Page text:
About seven years ago, my sister, our friend Shannon and I were in need of a girlfriend trip. Venezuela sounded fun, and the round trip required only 35,000 Alaska Airlines miles. Our three week vacation included zip-lining in Merida (following a treacherous bus trip through the mountains from Caracas), an expedition to Angel Falls (sleeping in jungle hammocks surrounded by giant black spiderwebs) and R&R on Isla Margarita (where we first experienced the magic of the caipirinha). Contrary to the naysayers at home, we felt safe and looked-after our entire trip. We repeatedly ran into locals who went out of their way to help us with our travels.
A couple of years later, TH and I went back to Venezuela with a different motive: camping and fishing on the pristine islands of Los Roques. We'd heard rumors that this was a possibility, but found little to no information about it on the internet. Inspired by Google Earth images of the area, we decided to pack up and go for it.
From Alaska we hauled:
- lightweight tent
- sleeping pads and Therm-a-rest trekker chairs
- small river wing/aka sun shade
- alpacka (lightweight pack raft)
- fishing gear
- camp stove (burns unleaded, which was supplied by local fishermen)
- small pot, two plates, two mugs, two sporks
- head lamps
- sunscreen, insect repellant
- Folgers Singles (they taste a lot better on a deserted Caribbean island)
- Cliff bars
In the tiny island's tiendas we stocked up on water, rum, and non-perishable goods. After asking around a bit, I managed to locate the official office and gringoed my way into acquiring a camping permit for around $10. My Spanish wasn't so hot at the time, but I think I received a detailed lecture on poo management.
At the dock we paid a boat owner to ferry us to the neighboring island of Francisqui. He didn't seem to think it was crazy that we wanted to be picked up five days later. He did warn us that it would be very hot, and that sunscreen should be worn at all times.
Hopping off the panga into the crystalline sand, we found the island empty, but for a few fishing shacks, which, thankfully, housed at least one resident who kindly lent us matches (TH blames the distraction of the scantily clad shop cashier for forgetting to purchase such a fundamental item).
After staking out a prime spot on a barren white beach, we were quick to set up our sun shade as even the mid-morning sun was blistering. TH covered up and pranced off to chase the plentiful bonefish, while I raised the tent and constructed a driftwood bar to display our bottles of rum. You know, in case someone popped by for cocktails. Once chores were done, I joined TH in the calm, warm waters, snorkeling with the curious barracudas and skittish reef fish.
Later that evening, relaxing in our camp chairs under the canopy of iridescent stars, reflected in the sea beyond our toes, we finished our fresh fish dinner and contemplated the morning's beverage purchases. The four liters of rum now seemed ambitious when compared to the four gallons of water. With four days remaining, one gallon/day/two people was not going to cut it in the intense island heat.
The alpacka saves the day!
After a few days fueled only by meager sips of water, we had entered the uncomfortable predicament of true thirst, which is waaaayyy worse than hunger pains. Trying to conserve water, we made pasta with sea water... mistake. Cliff bars and fish graced the evening's menu instead. That night we slept fitfully, awakened by rain pelting our tent. However, the next morning, to our delight we found the raft half filled with water (albeit rubbery and fishy)! We dipped our mugs into the raft and greedily guzzled our gift from the clouds.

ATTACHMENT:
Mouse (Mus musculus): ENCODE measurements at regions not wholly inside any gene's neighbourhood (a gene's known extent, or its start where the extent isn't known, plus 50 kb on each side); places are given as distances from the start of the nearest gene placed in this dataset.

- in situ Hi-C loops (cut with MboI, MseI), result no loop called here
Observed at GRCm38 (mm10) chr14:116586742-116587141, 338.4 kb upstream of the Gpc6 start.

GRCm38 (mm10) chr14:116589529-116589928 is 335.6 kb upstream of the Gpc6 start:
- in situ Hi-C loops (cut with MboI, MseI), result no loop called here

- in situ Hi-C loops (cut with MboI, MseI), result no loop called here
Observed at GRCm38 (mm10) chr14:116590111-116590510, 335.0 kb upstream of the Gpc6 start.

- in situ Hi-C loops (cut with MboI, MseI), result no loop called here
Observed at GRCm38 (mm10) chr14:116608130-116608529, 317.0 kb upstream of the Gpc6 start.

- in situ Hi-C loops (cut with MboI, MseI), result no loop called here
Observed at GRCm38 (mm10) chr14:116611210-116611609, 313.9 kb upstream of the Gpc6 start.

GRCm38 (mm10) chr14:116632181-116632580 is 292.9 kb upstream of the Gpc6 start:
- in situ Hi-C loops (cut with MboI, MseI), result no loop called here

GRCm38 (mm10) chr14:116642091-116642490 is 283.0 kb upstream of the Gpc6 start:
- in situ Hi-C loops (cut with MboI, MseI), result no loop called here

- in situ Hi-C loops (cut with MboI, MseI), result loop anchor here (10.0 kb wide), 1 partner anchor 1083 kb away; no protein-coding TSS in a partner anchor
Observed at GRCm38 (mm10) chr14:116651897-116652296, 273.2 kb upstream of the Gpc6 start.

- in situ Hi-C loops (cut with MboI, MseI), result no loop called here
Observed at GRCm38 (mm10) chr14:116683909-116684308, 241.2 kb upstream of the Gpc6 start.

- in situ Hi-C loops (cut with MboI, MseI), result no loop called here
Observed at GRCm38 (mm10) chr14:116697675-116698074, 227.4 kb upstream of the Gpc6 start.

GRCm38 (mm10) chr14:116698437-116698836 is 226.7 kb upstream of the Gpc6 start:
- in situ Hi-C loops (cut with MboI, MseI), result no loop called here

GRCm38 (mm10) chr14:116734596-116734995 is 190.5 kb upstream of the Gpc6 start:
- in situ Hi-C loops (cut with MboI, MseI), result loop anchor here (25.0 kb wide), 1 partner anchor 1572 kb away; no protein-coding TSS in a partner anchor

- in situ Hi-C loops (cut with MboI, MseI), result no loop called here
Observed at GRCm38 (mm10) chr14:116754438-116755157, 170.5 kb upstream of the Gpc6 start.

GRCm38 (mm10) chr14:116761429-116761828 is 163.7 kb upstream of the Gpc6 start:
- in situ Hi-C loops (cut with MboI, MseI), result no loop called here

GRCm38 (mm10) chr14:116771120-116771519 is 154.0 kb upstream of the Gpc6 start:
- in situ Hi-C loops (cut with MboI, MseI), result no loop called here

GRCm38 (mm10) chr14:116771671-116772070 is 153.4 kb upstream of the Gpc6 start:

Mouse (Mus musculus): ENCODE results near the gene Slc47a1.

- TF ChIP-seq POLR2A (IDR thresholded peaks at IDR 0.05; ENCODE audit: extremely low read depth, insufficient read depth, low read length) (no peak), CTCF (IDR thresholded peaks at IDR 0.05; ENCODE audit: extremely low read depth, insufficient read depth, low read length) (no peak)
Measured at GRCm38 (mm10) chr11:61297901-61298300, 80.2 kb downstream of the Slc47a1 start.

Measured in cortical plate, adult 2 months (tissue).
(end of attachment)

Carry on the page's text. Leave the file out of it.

What does one do on an isolated tropical island?
Our daily schedule (times are approximate as we had no way of telling time):
dawn (6:00 am?): awaken, read in the tent until morning mosquitoes disappear
7:30 am: beach yoga for kt, fishing for TH
8:30 am: breakfast (coffee and oatmeal)
9:00am-1:00pm: snorkeling, fishing, pack-rafting, reading under the river wing
1:00-2:00pm: lunch (Cliff bar...why didn't we bring more food??)
3:00-6:00pm: more fishing, snorkeling, reading
dusk (6:00-7:00pm?): wait out the evening mosquitoes in the tent
7:00-10:00pm: cocktailing, dinner prep and consumption (fish, rice and beans), shooting star and lightning viewing, stimulating drunken conversation
On our fifth day the panga came back to pick us up. Our captain appeared happy to see that we were still alive. Perhaps he'd had doubts and this is why he'd asked us to pay in advance?
Arriving back in Gran Roque, we sprinted to the nearest tienda for ice cold bottles of water before seeking out room and board in the home of a local family.
The next morning, we bought a s*&# ton of water and found our boat captain to shuttle us southwest, to the relatively large island of Crasqui. I swear he smirked knowingly when we lifted our five two-gallon jugs of water onto the boat.
Impossibly, Crasqui was even more beautiful than Francisqui. We spent another four days alone in the Caribbean, baking to a crisp, befriending giant barracudas, and making wishes on the stars that blazed through the night sky. (Side note:I have never been browner. In fact, when questioned at U.S. Customs about Venezuelan acquisitions, I stated, "Just this bitchin' tan!" The stone-faced agent didn't even crack a grin. Awkward. )
It's been five years since our trip to Gran Roque. We've heard things have changed (for example: former President Chavez confiscating the family owned posadas, campgrounds erected on some of the islands?!). Although it remains one of our favorite places on the planet we are hesitant to go back and experience something other than the idyllic adventure of the past.
Do you repeat favorite travel destinations? Have you ever had a repeat not live up to your memories/expectations?